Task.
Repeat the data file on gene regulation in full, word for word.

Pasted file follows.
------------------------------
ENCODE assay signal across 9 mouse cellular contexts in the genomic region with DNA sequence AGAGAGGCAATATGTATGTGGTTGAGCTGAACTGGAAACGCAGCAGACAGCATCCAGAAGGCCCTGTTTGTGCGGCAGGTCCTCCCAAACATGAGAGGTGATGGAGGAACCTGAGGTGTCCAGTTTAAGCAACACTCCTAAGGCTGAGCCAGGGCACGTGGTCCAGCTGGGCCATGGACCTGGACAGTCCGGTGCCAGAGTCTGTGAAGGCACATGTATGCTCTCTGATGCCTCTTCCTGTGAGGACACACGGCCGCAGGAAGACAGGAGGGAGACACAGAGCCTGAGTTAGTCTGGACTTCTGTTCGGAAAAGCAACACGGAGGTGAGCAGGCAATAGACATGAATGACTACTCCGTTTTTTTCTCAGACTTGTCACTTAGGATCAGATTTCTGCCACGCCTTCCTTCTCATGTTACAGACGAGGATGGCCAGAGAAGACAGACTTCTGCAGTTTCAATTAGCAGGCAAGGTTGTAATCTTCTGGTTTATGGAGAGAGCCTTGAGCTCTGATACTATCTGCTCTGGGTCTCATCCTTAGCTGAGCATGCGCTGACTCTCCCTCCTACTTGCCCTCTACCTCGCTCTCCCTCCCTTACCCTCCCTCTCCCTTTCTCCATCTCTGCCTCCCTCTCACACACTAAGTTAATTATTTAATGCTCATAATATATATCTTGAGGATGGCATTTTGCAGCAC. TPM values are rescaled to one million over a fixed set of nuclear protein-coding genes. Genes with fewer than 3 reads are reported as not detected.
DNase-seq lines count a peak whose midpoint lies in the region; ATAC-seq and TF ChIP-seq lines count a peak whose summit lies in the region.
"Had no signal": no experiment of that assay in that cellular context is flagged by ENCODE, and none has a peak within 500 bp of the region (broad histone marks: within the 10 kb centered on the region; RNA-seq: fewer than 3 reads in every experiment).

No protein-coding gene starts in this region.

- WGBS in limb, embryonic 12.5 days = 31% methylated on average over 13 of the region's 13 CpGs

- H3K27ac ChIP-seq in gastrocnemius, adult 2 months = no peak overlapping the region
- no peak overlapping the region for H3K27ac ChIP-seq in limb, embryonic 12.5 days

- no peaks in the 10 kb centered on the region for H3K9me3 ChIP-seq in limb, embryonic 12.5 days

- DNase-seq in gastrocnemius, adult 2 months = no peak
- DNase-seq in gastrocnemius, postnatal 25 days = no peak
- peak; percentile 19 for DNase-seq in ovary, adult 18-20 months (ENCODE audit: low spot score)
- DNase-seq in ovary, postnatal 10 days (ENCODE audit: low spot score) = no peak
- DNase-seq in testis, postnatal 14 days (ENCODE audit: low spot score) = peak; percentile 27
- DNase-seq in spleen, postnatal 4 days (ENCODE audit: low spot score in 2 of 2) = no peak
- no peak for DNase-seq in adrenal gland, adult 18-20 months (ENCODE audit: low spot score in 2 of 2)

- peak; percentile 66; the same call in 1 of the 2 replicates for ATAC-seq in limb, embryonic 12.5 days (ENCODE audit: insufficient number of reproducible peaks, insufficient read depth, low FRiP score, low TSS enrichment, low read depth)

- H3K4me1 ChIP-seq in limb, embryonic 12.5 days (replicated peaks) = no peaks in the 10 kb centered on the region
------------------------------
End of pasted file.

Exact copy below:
ENCODE assay signal across 9 mouse cellular contexts in the genomic region with DNA sequence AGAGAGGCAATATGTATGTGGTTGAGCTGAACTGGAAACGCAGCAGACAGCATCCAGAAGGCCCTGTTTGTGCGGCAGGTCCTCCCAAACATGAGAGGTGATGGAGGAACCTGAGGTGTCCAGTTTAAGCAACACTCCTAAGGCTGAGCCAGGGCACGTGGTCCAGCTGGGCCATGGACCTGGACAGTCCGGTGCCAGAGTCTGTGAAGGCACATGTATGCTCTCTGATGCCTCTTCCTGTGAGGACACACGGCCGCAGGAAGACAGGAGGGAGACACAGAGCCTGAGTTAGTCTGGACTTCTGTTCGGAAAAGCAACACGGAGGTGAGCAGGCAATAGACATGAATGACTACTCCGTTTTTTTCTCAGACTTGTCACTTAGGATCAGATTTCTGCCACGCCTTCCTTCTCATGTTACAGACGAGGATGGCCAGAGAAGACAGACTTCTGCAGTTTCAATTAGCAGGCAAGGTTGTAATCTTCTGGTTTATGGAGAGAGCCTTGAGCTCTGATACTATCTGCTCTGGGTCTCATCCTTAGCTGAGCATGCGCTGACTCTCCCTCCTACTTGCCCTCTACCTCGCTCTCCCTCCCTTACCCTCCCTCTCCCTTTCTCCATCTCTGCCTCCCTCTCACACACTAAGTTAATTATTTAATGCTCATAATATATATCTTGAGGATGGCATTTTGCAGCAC. TPM values are rescaled to one million over a fixed set of nuclear protein-coding genes. Genes with fewer than 3 reads are reported as not detected.
DNase-seq lines count a peak whose midpoint lies in the region; ATAC-seq and TF ChIP-seq lines count a peak whose summit lies in the region.
"Had no signal": no experiment of that assay in that cellular context is flagged by ENCODE, and none has a peak within 500 bp of the region (broad histone marks: within the 10 kb centered on the region; RNA-seq: fewer than 3 reads in every experiment).

No protein-coding gene starts in this region.

- WGBS in limb, embryonic 12.5 days = 31% methylated on average over 13 of the region's 13 CpGs

- H3K27ac ChIP-seq in gastrocnemius, adult 2 months = no peak overlapping the region
- no peak overlapping the region for H3K27ac ChIP-seq in limb, embryonic 12.5 days

- no peaks in the 10 kb centered on the region for H3K9me3 ChIP-seq in limb, embryonic 12.5 days

- DNase-seq in gastrocnemius, adult 2 months = no peak
- DNase-seq in gastrocnemius, postnatal 25 days = no peak
- peak; percentile 19 for DNase-seq in ovary, adult 18-20 months (ENCODE audit: low spot score)
- DNase-seq in ovary, postnatal 10 days (ENCODE audit: low spot score) = no peak
- DNase-seq in testis, postnatal 14 days (ENCODE audit: low spot score) = peak; percentile 27
- DNase-seq in spleen, postnatal 4 days (ENCODE audit: low spot score in 2 of 2) = no peak
- no peak for DNase-seq in adrenal gland, adult 18-20 months (ENCODE audit: low spot score in 2 of 2)

- peak; percentile 66; the same call in 1 of the 2 replicates for ATAC-seq in limb, embryonic 12.5 days (ENCODE audit: insufficient number of reproducible peaks, insufficient read depth, low FRiP score, low TSS enrichment, low read depth)

- H3K4me1 ChIP-seq in limb, embryonic 12.5 days (replicated peaks) = no peaks in the 10 kb centered on the region